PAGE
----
Author Topic: So I accidentally bought a Crosstourer...  (Read 5358 times)

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  • Offline Snowy

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    Offline Snowy

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    So I accidentally bought a Crosstourer...
    on: Dec 16, 2016, 02.59 am
    Dec 16, 2016, 02.59 am
    G'day.

    Snowy, live in Canberra Australia, but if you refer to me as a Canberran you'll go on my stabbing list. For those that don't know, Canberra is the Australian Capital, home to more public servants than you want to see in one place, and the front door to the Alpine region here (Austrians, the French, and Italians can start sniggering now) which is the closest we have to mountains and snow. Within 15 minutes riding I'm into the National Parks and State forests that make up an area a lot of countries have for total habitable area. Interspersed with enough towns and villages to provide fuel, food, and accommodation for those getting too old to sleep on the ground.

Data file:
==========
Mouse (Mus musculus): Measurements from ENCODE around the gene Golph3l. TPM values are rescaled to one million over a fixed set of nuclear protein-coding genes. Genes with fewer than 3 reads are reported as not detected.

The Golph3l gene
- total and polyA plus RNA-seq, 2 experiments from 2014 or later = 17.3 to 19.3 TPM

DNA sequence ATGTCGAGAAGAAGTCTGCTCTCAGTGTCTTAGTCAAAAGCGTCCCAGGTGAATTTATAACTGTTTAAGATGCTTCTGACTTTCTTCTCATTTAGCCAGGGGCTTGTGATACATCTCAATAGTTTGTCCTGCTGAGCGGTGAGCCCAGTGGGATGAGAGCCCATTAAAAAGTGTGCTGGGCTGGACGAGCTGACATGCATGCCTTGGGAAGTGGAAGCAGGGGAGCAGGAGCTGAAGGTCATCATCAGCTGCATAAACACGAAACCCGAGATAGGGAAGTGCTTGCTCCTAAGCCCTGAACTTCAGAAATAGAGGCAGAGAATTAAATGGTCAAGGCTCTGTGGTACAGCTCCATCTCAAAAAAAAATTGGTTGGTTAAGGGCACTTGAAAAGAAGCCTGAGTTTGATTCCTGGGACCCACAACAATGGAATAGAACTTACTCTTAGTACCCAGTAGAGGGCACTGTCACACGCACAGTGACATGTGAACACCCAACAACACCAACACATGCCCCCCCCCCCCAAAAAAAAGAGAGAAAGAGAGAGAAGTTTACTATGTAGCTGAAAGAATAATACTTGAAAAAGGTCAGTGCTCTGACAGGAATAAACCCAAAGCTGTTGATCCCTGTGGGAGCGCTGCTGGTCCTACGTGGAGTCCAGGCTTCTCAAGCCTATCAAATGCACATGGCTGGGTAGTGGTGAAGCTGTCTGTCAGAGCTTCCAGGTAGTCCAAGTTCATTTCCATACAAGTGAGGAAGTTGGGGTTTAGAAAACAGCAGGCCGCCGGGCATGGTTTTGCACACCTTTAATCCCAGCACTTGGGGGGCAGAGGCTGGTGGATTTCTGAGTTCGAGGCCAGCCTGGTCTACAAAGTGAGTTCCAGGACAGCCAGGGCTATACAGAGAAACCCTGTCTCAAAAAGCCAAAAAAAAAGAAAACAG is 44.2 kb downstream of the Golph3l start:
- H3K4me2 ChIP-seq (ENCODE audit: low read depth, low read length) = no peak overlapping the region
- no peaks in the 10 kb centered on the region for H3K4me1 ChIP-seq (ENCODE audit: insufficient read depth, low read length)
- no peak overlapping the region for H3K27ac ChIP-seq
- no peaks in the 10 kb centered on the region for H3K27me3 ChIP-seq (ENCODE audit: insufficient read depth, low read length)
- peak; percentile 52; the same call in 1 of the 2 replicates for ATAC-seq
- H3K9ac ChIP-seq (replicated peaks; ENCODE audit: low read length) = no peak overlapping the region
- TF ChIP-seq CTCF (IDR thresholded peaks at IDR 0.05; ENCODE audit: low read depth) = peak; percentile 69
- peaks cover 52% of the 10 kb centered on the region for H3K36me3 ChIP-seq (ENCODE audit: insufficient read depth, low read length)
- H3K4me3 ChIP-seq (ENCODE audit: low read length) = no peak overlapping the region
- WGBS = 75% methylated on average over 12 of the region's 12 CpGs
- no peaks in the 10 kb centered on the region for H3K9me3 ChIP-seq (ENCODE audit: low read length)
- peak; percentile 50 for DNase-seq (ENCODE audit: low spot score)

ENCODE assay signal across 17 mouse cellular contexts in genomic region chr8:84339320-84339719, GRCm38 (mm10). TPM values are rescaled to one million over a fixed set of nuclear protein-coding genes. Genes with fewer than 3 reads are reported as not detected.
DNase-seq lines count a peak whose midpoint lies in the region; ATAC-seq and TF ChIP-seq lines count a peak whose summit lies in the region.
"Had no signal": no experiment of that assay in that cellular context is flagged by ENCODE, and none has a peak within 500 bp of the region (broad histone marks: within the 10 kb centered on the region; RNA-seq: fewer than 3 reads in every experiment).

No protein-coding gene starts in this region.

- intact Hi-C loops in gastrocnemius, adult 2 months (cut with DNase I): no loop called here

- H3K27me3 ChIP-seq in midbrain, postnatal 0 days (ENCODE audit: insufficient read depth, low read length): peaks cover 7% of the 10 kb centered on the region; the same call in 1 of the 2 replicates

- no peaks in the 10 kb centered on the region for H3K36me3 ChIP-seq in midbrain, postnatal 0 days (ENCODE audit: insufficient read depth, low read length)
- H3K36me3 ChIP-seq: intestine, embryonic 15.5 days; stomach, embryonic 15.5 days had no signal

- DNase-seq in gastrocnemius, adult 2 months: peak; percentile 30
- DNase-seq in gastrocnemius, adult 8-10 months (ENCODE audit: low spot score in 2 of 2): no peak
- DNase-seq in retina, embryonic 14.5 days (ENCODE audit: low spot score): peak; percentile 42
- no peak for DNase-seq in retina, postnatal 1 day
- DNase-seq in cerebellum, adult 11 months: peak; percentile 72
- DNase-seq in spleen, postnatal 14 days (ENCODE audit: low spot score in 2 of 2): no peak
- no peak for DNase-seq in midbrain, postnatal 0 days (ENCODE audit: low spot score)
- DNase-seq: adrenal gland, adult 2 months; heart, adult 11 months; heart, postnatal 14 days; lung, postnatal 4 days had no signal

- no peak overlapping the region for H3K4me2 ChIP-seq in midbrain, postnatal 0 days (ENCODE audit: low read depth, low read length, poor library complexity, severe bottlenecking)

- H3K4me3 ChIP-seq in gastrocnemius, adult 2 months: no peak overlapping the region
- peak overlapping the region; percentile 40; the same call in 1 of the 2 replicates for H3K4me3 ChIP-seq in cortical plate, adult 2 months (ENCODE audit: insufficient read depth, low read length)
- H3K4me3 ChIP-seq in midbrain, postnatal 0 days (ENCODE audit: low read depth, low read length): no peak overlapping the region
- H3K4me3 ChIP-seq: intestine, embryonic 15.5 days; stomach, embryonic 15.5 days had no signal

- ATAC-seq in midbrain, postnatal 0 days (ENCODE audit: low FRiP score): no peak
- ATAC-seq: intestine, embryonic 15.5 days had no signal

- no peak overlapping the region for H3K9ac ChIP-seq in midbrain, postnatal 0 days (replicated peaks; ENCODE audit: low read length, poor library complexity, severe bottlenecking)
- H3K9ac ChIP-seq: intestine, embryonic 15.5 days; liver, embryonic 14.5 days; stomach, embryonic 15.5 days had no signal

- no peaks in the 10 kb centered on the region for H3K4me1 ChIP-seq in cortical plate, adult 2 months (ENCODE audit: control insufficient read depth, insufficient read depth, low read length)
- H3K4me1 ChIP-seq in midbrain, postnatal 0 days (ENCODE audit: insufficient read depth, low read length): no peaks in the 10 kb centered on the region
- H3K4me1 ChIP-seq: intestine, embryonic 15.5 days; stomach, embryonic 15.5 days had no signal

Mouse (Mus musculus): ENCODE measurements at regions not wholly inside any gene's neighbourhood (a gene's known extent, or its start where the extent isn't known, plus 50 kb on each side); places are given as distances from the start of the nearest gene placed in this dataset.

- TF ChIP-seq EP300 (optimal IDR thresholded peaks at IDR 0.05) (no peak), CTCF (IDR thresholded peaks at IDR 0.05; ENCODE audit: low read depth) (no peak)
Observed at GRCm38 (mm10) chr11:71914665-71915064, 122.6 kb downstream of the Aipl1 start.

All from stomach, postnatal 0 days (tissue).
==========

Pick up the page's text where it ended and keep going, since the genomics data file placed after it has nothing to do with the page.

Been doing a bit of 2 up trail riding on a BMW F800GS over the last 6 years. Morphed it into a kind of motorcycle version of a mountain mule. It does nothing really well...but it'll do just about anything all day through any country you can throw at it. The BMW experience was starting to depress me, especially after I'd had a modified CB1300 for a few months. The Bummer suffers from a lack of HP, especially as it's basically overloaded everywhere it goes.

    Went to the local bike store with wifey looking for a donor bike for a project. I was looking for a bike of a 4 cyl 1200~1300 capacity that I could change out suspension on and have basically an all road/dirt road tourer.